Peace! the charm's wound up.

This is just before Macbeth and Banquo enter.  What is the charm?  There are certainly nine murders that happen in the play - perhaps we can blame all the deaths on the witches and their spells?  Consider that defense in court.  Not temporary insanity, but temporary super-natural-ness.

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Tell that to the judge.  Accessories to murder get punished, also.  Without Lady Macbeth, the idea of murdering Duncan would never have been entertained by Macbeth himself.  He loved the old man too much, and Macbeth also loved his "golden boy" image. 

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I have to agree with terafrayne on this one.  Each individual is responsible for their own actions.  Lady Macbeth could never have convinced Macbeth if he had not taken such heed to write to her about the witches and their prophecy.  He fell to the temptation all by himself.  You can compare it to the story of Adam and Eve.  Eve is even more involved in Adam's temptation to sin than Lady Macbeth.  She is the first one to fall to temptation and she is the one who tempts Adam but God holds Adam at least equally responsible for his sin as Eve and both are punished by eviction from the Garden of Eden.  Macbeth could not lay the blame for the murders on Lady Macbeth, although she too is guilty.

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Macbeth, completely. An individual who persuades another individual to commit a heinous act ultimately bears no culpability. The arguments that Lady Macbeth uses are weak. She tells Macbeth that he's not a real man because he doesn't keep his word. She says that she'd be willing to dash the brains of her baby before she breaks her word. She also says that she would view her husband as a coward if he doesn't go through with it. She also uses her sexual prowess to convince him to go through with it. She also caters to his lust for power. None of these arguments hold up. The fact that he caves in just shows that he lacks a moral backbone. Interestingly, later in the play he becomes more capable of committing heinous of acts without any guilt; yet, Lady Macbeth loses her mind because her conscience wears her down. She can never wash the blood off her hands. But King Duncan can never get enough blood. There is a total psychological reversal that takes place between the husband and wife. I love it!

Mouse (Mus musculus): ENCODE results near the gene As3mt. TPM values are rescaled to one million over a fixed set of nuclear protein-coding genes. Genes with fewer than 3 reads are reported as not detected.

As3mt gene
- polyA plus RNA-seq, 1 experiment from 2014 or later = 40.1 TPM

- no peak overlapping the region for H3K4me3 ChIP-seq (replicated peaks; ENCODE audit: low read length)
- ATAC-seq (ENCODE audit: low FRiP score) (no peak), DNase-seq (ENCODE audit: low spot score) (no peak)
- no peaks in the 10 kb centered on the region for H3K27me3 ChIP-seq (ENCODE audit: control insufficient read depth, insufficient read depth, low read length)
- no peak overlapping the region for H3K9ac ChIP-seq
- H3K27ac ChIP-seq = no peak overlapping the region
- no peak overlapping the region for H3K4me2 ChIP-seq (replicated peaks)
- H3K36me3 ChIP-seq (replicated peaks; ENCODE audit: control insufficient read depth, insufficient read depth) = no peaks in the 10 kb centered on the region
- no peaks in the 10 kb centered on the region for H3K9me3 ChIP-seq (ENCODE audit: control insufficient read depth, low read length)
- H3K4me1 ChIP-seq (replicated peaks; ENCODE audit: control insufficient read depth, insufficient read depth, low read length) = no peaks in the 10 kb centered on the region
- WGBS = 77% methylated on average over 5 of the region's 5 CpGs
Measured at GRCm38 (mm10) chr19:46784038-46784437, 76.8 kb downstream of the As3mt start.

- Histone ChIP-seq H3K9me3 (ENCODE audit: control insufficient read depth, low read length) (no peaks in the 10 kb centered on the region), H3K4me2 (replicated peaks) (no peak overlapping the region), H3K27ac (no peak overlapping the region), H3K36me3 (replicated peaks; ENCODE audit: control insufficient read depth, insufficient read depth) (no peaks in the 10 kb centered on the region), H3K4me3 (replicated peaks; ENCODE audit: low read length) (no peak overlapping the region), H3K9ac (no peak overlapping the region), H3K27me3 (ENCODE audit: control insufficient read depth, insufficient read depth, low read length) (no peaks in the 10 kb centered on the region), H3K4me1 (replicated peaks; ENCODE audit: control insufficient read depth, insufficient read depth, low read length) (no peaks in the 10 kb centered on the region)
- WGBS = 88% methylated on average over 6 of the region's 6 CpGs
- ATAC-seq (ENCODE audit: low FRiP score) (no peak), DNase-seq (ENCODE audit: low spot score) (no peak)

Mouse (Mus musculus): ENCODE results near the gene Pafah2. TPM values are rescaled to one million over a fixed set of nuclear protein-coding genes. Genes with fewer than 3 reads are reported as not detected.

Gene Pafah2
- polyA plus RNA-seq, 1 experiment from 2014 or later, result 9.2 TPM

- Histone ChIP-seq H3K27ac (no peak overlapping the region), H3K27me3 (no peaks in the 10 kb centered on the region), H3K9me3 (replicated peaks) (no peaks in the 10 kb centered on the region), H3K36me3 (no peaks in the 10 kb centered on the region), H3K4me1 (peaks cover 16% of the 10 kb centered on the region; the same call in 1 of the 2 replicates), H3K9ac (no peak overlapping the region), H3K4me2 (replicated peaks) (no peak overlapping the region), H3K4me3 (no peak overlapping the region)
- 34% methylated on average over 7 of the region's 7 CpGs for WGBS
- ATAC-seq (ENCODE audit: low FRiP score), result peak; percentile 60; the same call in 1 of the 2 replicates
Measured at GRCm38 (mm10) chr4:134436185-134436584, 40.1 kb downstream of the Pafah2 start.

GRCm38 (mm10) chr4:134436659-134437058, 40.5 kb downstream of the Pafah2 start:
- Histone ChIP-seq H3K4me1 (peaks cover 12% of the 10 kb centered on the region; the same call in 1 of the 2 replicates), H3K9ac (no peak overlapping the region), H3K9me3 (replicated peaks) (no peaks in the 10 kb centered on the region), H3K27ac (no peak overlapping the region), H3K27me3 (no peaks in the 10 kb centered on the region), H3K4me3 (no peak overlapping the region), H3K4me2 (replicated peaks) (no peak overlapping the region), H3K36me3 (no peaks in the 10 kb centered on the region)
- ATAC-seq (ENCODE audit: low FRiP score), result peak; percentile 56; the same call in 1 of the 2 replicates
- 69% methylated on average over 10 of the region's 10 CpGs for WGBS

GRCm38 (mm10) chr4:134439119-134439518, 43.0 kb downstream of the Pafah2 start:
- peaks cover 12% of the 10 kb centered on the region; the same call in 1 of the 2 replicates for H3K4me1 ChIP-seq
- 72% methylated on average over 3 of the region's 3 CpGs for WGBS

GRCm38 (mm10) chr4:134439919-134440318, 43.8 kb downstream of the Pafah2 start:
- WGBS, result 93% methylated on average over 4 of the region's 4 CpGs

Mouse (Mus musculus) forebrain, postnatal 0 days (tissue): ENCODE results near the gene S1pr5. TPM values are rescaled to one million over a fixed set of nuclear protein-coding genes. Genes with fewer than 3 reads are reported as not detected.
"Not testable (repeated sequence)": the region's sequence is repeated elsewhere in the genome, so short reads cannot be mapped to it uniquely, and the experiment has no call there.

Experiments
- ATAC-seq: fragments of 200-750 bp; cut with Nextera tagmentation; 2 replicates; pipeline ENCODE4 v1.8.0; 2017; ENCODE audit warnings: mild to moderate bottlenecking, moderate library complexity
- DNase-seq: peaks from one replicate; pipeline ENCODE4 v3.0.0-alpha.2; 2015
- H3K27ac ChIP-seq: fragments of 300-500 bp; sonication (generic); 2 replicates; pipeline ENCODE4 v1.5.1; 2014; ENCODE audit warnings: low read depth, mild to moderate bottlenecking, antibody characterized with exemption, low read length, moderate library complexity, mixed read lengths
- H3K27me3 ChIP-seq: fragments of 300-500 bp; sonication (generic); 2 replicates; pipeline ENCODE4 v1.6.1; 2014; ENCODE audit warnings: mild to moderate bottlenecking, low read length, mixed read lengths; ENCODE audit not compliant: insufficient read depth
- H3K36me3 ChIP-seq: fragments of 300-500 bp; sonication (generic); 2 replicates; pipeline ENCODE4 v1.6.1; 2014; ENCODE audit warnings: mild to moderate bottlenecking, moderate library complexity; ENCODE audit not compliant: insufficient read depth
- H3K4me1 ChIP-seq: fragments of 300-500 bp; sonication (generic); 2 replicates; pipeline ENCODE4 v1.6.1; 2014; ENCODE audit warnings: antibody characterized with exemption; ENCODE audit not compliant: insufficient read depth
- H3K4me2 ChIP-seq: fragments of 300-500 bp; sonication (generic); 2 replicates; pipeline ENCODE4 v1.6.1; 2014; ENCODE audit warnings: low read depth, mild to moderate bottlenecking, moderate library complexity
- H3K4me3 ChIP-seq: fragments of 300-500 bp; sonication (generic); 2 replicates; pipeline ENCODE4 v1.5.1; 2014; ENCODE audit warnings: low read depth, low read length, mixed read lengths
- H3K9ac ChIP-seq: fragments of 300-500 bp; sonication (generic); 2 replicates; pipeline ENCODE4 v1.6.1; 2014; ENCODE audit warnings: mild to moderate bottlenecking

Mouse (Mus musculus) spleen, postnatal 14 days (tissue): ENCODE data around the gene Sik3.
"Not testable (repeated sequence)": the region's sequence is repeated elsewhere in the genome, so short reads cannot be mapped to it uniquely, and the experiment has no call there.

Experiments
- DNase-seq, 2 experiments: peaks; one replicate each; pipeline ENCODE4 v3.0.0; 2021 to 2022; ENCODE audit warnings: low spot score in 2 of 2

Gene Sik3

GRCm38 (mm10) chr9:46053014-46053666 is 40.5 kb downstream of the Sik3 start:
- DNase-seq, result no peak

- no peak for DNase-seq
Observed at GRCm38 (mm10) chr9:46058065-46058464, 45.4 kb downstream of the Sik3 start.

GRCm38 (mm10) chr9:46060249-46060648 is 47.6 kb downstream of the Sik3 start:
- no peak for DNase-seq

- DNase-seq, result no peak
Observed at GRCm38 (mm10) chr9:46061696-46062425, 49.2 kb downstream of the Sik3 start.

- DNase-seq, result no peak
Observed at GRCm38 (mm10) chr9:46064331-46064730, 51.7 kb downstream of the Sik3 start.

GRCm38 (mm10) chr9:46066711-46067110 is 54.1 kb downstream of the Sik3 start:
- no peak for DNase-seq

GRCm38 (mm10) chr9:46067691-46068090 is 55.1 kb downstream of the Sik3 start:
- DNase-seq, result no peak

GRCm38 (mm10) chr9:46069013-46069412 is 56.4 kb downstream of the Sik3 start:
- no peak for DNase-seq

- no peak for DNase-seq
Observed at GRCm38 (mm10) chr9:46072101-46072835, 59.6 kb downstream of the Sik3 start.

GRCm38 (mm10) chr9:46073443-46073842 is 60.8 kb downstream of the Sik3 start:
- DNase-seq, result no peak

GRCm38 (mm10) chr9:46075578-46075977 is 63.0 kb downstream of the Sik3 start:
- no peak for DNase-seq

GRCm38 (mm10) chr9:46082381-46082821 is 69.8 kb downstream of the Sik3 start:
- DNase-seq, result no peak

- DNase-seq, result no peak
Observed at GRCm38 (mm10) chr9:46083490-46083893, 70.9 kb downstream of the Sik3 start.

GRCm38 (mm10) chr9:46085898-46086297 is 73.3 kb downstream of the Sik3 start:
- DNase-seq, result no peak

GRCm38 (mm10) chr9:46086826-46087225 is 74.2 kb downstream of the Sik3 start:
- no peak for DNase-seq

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Technically, Macbeth does the actual murder, but perhaps he would not have gone through with the deed if Lady Macbeth had not manipulated him into the act.

Lady Macbeth won't listen to Macbeth when he tells her that he has decided to not go through with the murder. 

 But then, he does go through with the murder, even though his conscience is tormenting him before he murders the king, so it would suggest that Lady Macbeth's accusations against her husband not being a man unless he kills the king were very persuasive. 

In my view, I would say that Macbeth is more responsible for the murder because I don't believe in the concept that someone else can make you do something that you don't want to do, especially something as serious as murder. 

Macbeth wanted to murder the king, Lady Macbeth gave him a push when he wavered from the plan.  If he really didn't want to kill the king, he would not have gone through with it. She certainly has a certain control over him, but he did act alone.

I would say that Macbeth bears 55% of the responsibility and Lady Macbeth 45%.